It’s gone live today, and it’s got a whole load of new stuff that I thought was worth a quick post about. You can download a guide to the key new features here if you can’t be bothered to read this on-line:
Assuming you’re still with me, let’s examine the evidence, m’lud.
Firstly, you now get full support for all 4 Series units. That includes the downloading (so, unit to PC) of presets AND the ability to copy and paste settings from these into DC1048s, so if you’ve a favourite crossover preset from a manufacturer or want to compile a group in your 1048 you can now do this.
Just in case you’ve not done any copy and pasting, it’s very comprehensive and is also context sensitive – the fancy name for “you get different choices when you click on different things” – but remember it’s a right click on panels to get at this stuff 🙂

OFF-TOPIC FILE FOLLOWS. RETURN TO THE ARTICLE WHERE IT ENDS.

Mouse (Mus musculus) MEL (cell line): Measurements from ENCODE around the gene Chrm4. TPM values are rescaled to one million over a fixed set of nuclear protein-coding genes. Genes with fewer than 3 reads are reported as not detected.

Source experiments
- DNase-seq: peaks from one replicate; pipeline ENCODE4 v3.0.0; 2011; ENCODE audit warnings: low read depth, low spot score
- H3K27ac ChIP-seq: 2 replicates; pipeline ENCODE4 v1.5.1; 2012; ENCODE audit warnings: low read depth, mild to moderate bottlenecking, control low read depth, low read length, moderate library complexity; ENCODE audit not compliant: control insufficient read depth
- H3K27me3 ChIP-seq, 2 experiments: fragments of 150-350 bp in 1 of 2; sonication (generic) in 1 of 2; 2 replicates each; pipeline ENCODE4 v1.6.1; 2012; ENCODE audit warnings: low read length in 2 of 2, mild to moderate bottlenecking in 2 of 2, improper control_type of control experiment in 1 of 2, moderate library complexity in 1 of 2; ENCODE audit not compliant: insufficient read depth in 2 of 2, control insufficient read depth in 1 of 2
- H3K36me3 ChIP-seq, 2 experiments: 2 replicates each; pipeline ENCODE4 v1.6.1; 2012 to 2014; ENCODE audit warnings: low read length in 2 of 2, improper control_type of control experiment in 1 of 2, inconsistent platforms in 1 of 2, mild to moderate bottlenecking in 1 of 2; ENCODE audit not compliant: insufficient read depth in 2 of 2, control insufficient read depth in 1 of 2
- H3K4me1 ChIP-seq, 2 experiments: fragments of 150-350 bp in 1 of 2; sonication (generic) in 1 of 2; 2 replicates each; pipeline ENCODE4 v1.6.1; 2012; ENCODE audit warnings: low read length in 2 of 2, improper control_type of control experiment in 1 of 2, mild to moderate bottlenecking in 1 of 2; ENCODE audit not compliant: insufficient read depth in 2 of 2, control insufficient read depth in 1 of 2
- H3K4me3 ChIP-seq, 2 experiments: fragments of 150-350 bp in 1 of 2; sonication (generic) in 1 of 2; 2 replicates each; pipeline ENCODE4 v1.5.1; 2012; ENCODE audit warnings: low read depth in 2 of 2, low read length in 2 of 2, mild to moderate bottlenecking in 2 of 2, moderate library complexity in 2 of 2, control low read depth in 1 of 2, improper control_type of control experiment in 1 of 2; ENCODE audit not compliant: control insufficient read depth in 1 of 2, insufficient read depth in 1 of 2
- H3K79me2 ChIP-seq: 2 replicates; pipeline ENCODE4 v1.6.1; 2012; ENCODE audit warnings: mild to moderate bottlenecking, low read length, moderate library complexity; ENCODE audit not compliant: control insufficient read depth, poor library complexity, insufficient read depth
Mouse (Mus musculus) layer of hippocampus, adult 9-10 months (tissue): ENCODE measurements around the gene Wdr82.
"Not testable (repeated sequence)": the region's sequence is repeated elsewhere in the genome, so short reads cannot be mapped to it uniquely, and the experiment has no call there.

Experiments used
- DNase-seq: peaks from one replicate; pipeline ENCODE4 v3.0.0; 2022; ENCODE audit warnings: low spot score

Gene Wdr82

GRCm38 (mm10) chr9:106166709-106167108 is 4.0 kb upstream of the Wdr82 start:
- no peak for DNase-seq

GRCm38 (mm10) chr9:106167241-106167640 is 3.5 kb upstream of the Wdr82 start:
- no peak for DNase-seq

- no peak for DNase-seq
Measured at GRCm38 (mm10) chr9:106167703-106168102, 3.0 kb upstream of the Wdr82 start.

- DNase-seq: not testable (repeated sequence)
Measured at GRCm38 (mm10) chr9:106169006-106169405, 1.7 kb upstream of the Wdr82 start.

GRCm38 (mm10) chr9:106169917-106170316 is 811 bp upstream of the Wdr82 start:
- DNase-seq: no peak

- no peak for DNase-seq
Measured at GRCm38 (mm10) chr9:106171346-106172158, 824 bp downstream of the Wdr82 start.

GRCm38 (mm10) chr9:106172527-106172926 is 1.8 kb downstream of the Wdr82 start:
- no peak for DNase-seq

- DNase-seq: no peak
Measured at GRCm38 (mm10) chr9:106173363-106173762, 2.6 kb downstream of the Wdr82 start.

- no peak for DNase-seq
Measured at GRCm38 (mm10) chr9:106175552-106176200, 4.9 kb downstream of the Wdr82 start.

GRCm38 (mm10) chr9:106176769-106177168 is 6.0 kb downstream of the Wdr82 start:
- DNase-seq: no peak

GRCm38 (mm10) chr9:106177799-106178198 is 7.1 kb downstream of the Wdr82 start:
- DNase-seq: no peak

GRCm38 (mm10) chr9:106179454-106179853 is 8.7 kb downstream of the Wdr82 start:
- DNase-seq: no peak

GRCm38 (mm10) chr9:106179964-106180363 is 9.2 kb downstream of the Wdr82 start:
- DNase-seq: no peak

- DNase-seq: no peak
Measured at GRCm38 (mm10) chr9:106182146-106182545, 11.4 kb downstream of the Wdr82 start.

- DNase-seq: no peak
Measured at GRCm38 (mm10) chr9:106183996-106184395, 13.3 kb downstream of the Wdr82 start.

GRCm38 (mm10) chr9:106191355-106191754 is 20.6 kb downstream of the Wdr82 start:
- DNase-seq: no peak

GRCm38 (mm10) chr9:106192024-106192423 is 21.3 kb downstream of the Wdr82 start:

Other new big feature is the ability to create your own custom panels. This is pretty impressive stuff as you’ve basically got “carte blanche” to add as many buttons, knobs, faders, LEDs as you want to a panel and “attach” them to any parameter of any unit anywhere on the system.
So, you could have a fader that adjust the gain of a low shelf filter on an output of a 1048 (or several outputs if you link controls – more on that later) – label it “Bass” and you’ve got…a Bass control. A-MAZ-ING. Seriously though – the possibilites are vast for custom panels – gain control linked to disparate types of device and even things like the ability to add buttons to bypass individual bands of EQ should that sort of thing take your fancy.
Probably the most useful thing is being able to set up simpler panels (not massive complex ones) for staff of limited knowledge to use. That’s the polite way of saying, keep the fancy stuff out of the way of the fools who don’t know what they are doing. “I was just messing about and it all went off”. So, maybe some gain controls for a few amp channels and a mute that silences everything, and a standby button to put all amps to sleep.
You can even include your own pictures and design new buttons and knobs, should you feel very creative but, as the example below shows , you don’t have to do a lot to come up with a simple serviceable panel that is easy to use and looks a little more bespoke.
The next post won’t be so much of a sales pitch. 😉